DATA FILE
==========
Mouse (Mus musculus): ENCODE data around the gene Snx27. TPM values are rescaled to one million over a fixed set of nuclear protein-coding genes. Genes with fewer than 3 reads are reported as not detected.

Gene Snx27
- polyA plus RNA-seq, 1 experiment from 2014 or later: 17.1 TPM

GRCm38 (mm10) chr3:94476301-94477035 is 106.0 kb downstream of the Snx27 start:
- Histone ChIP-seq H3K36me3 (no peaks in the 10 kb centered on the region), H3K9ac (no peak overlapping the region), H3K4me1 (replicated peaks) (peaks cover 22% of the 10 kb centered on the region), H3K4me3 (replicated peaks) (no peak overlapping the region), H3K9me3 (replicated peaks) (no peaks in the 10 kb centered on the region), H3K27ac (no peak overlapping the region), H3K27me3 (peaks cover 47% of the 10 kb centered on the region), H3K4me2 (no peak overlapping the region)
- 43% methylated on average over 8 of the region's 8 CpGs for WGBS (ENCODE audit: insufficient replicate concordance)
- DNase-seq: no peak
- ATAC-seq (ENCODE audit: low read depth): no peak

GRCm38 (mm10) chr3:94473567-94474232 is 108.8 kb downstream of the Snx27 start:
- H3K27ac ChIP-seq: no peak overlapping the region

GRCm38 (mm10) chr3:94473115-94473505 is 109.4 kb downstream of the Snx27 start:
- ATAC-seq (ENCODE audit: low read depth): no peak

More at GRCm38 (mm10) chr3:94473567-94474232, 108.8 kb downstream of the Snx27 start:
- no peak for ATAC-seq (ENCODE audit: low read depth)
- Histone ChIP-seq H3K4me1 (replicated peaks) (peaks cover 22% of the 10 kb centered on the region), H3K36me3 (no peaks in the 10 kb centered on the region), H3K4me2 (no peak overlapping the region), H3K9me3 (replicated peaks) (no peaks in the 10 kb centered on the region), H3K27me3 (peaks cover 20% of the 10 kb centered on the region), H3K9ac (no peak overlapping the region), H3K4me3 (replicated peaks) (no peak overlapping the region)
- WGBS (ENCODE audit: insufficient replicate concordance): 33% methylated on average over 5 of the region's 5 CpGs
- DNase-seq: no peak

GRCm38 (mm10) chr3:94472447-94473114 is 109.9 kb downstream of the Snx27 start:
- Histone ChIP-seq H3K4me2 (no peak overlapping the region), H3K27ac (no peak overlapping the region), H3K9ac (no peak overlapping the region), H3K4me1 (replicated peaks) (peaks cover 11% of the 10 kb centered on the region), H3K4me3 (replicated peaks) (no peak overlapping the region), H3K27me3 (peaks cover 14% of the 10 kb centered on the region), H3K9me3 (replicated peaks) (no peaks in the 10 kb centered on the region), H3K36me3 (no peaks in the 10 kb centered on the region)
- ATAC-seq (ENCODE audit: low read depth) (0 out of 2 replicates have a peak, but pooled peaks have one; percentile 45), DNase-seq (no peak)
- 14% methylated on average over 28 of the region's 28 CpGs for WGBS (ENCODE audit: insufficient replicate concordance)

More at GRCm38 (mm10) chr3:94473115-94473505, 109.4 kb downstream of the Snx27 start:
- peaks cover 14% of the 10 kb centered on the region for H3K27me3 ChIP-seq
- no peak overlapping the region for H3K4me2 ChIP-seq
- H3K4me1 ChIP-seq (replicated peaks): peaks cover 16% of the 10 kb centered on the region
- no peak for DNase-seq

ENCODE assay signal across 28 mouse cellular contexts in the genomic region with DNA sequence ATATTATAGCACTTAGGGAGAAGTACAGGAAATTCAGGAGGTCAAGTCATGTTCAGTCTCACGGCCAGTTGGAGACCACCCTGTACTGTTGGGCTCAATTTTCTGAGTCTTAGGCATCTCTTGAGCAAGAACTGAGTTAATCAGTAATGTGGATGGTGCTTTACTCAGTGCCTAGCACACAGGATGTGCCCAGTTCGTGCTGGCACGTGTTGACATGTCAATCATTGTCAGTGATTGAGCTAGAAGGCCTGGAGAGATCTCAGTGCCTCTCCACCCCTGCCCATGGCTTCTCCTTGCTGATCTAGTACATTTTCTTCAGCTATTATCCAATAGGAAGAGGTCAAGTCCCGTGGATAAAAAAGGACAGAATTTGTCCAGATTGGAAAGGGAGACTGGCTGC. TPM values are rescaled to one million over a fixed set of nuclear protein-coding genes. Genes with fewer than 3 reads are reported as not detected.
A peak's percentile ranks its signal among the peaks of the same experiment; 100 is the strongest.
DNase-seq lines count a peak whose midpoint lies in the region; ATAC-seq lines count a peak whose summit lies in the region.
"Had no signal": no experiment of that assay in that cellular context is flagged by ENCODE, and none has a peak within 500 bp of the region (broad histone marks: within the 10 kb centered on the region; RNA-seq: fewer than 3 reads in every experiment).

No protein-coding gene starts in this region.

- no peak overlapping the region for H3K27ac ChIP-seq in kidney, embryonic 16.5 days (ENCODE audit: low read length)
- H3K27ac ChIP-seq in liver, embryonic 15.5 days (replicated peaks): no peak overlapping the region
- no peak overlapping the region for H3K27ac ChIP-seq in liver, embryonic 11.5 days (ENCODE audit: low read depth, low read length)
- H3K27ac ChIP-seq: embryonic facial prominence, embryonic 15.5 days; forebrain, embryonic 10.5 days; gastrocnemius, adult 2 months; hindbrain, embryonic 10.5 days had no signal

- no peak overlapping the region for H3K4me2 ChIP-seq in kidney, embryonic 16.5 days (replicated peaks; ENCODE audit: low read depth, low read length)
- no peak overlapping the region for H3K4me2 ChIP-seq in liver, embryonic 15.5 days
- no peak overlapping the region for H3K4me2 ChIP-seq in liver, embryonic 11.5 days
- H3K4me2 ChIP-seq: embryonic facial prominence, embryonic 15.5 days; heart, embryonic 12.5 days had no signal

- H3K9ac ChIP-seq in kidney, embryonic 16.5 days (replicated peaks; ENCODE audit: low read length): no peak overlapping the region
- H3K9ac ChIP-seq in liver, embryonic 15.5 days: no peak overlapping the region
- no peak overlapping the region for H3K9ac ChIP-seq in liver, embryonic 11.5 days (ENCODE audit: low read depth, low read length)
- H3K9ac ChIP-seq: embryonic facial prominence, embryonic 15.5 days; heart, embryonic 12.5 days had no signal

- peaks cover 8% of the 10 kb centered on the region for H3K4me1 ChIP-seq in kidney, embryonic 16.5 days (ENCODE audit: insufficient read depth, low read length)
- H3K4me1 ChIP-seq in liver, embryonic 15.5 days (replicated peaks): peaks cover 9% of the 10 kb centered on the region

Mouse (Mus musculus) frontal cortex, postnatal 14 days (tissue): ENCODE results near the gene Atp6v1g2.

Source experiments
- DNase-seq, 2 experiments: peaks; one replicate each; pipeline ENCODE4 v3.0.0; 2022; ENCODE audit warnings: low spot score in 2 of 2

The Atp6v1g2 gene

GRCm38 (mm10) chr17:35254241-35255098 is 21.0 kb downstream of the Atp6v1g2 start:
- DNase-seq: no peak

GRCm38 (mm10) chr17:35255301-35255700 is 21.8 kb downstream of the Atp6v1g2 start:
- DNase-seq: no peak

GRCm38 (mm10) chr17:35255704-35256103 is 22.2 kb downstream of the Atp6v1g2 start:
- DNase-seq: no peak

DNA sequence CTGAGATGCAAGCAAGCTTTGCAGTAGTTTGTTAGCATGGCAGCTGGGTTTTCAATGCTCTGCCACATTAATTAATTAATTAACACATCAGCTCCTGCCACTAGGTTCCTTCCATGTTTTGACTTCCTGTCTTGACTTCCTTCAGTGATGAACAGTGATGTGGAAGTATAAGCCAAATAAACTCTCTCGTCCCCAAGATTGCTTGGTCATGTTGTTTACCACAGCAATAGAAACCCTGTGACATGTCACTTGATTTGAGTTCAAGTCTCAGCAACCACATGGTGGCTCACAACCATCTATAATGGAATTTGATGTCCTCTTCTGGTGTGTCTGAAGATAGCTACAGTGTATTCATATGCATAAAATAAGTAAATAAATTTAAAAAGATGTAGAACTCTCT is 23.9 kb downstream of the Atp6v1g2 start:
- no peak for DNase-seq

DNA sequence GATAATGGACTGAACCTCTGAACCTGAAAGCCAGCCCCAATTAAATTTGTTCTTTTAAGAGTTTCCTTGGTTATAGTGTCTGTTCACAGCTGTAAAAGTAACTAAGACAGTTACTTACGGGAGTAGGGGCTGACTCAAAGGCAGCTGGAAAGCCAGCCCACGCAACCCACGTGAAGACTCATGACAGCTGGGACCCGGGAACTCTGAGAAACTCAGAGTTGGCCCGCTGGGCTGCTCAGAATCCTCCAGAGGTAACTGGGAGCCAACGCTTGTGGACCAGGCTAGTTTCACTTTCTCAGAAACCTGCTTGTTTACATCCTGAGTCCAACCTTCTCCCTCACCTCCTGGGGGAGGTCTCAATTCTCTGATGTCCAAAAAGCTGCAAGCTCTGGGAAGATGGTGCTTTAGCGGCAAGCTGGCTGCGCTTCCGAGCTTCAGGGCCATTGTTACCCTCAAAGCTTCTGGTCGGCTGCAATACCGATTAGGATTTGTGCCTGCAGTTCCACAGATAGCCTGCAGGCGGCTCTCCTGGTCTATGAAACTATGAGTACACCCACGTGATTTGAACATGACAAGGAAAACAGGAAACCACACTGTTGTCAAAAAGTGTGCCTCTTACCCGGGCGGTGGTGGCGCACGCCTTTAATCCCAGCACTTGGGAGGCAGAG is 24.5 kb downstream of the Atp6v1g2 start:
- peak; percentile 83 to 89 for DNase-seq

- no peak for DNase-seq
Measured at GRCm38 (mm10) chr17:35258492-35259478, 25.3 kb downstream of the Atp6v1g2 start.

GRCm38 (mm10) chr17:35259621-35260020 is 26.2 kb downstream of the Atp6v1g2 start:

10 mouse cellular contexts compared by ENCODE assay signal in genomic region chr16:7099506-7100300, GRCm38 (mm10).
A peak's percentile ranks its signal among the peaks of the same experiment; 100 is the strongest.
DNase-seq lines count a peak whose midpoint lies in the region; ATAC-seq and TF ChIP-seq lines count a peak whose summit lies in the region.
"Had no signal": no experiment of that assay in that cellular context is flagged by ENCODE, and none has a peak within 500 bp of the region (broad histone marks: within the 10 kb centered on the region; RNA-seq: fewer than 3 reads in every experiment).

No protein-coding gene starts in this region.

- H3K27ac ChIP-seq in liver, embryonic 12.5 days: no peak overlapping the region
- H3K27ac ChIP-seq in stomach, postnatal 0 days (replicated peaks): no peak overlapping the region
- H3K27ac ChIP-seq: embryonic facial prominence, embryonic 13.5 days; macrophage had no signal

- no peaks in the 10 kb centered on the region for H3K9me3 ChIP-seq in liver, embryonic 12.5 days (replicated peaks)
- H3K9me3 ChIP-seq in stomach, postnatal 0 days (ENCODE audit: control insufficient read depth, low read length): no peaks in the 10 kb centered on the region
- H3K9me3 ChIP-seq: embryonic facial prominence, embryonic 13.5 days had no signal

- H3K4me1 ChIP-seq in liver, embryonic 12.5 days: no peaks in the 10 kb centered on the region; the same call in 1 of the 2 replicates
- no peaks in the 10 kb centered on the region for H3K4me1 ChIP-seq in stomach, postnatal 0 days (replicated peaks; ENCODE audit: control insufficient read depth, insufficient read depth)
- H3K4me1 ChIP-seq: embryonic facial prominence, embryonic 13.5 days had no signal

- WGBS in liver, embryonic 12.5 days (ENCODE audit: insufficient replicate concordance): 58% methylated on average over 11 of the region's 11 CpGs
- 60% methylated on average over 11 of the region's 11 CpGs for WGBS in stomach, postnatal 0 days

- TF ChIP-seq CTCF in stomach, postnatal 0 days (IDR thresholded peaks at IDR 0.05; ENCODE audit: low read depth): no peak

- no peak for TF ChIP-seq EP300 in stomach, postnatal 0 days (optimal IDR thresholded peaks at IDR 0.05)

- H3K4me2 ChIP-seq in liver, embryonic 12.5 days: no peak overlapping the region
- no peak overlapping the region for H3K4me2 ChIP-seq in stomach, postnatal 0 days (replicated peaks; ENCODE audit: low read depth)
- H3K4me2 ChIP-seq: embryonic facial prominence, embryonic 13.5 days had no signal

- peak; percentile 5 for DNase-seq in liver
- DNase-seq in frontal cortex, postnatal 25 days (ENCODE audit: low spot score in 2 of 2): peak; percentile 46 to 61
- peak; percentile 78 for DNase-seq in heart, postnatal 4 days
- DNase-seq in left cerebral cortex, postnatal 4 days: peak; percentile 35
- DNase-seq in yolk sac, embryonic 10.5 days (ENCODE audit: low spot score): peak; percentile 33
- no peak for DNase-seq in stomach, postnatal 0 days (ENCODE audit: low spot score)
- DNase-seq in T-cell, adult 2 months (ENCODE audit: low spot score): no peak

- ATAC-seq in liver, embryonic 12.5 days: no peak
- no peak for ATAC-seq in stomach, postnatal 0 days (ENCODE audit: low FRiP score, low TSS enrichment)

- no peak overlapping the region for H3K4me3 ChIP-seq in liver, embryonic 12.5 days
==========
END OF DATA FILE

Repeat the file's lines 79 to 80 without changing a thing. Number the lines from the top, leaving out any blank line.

- TF ChIP-seq CTCF in stomach, postnatal 0 days (IDR thresholded peaks at IDR 0.05; ENCODE audit: low read depth): no peak

- no peak for TF ChIP-seq EP300 in stomach, postnatal 0 days (optimal IDR thresholded peaks at IDR 0.05)